The partnership that controls the Prime Automotive Group is liquidating the entire remaining portfolio in a transaction they hope will close by the end of the year. Last year, GPB Automotive Portfolio sold 14 of Prime Automotive’s stores to reduce the count to 31. The dealership group contains luxury, domestic, and import brands and is said to have 2020 revenue of almost $2.4 billion.

The group is said to have concerns with financing as their current credit agreement with M&T Bank Corp. was set to expire for “floor planning, mortgages, and other debt”. GPB Automotive Portfolio is only considering proposals that would take over the entire dealership portfolio.

Meanwhile, Utah-based Ken Garff Automotive Group has just bought nine more dealerships across four states. The move is the single largest expansion in the group’s 89 years of operations and adds stores in Arizona, Texas, Wyoming, and Colorado. The growth is strategic, and Garff CEO Brett Hopkins says it was made easier by the inventory shortage. “It’s a lot easier to buy a business when they don’t have any inventory than to buy it when they have a lot of inventory. Taking inventory only takes a couple of minutes, when it normally would take a couple of days.”

He notes the lack of inventory based on the global chip shortage isn’t going to last. “For sure, the market’s going to normalize,” Hopkins said. “The supply chain’s going to catch up. All dealerships across the country will start to have more inventory before the end of the year.”

And also last week, LMP Automotive Holdings announced that they purchased a Chrysler Dodge Jeep Ram store in Greenville, Tennessee. The transaction bumps their store count to 23. LMP’s Chief Operating Officer Richard Aldahan stated in the press release that “this acquisition will further expand our management team and Southeast footprint. We intend to continue expanding aggressively in this region as we are seeing a record amount of interest in our dealer partner model.”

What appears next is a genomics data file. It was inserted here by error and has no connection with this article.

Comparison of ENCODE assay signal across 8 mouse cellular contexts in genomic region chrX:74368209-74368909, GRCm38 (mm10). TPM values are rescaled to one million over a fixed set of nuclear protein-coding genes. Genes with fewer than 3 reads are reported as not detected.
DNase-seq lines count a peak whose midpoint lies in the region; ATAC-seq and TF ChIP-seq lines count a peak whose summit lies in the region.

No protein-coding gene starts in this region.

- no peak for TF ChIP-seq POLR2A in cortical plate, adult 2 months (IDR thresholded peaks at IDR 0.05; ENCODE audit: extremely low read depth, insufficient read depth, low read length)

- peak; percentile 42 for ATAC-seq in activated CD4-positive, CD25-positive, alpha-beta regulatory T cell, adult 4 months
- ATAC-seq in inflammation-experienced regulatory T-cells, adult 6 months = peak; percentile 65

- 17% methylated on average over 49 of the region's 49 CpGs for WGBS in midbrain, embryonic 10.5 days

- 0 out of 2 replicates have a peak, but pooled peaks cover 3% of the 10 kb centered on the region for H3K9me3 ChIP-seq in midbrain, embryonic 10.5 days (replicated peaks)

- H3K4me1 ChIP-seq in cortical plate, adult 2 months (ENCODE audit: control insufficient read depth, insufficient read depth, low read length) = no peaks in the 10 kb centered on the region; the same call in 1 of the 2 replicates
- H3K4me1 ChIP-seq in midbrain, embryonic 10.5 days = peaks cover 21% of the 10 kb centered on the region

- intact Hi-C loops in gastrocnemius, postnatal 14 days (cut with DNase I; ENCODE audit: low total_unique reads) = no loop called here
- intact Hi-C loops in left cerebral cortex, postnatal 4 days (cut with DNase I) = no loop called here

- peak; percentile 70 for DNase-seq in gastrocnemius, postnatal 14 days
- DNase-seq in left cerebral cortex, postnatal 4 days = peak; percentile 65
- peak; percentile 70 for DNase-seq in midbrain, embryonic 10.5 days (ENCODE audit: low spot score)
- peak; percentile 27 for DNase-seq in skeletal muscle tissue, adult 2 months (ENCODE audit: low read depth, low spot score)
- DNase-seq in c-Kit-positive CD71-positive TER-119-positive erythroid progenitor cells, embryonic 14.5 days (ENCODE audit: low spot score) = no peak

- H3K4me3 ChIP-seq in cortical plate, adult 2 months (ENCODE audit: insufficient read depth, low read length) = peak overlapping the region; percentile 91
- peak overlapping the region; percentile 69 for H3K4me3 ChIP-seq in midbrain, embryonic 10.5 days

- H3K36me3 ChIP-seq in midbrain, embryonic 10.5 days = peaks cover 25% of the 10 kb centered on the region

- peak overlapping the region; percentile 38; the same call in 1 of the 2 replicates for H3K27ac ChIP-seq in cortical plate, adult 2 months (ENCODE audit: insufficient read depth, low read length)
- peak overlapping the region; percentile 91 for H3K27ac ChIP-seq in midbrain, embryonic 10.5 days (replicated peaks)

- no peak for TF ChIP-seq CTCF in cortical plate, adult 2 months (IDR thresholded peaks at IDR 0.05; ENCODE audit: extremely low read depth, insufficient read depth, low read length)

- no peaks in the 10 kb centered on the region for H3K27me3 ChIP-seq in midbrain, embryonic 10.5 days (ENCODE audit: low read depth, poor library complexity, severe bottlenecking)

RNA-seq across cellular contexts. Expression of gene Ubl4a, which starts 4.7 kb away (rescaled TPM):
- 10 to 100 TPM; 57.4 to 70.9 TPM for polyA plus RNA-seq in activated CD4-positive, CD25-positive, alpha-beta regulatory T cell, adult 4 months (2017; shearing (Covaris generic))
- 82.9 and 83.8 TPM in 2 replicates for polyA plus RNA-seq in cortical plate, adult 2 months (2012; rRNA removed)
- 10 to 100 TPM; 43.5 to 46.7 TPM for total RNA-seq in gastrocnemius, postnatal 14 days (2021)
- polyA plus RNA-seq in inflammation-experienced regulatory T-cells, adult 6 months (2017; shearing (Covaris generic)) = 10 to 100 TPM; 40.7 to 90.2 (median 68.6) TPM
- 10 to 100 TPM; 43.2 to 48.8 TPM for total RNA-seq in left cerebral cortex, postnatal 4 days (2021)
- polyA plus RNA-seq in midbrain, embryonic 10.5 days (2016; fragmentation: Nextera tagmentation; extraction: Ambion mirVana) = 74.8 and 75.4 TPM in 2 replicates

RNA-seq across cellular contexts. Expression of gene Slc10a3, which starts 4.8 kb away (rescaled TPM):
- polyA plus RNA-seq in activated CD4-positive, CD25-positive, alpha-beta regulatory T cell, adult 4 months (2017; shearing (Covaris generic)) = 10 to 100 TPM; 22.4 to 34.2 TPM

Buy-sell strength has varied reasons

Dealership valuations are experiencing a high right now with vehicle demand as strong as most dealers have ever seen it. And although new and used car inventory is almost as low as it’s ever been, the market has been stimulated by massive growth in digital retailing and ballooning retail margins.

For dealership owners and groups who had already been considering a move for previously underperforming stores, an above-average valuation is one possible reason to spur them into action.

For groups aiming to expand their footprint, the easy access to plenty of capital and low operating expenses, plus efficiencies that have been implemented since the pandemic forced it, have given them reasons to pull the trigger on dealership acquisitions.

Not always a safe bet

However, it has yet to be seen what the auto retail industry will accept as normal after the chip shortage is alleviated. Will carmakers continue to flood dealer lots with new cars that are heavily incentivized or will a new ‘lean’ method that encourages pre-orders and less floor planning become the norm? Also, a consideration is a potential transition to electric cars which could cost dealerships hundreds of thousands of dollars to equip their stores. Along with that transition is a potential reduction in parts and service revenue, long seen as the bread-and-butter income for the dealership.

At this point, the benefits of acting on a hot M&A market appear to outweigh the risks as evidenced by so many transactions.

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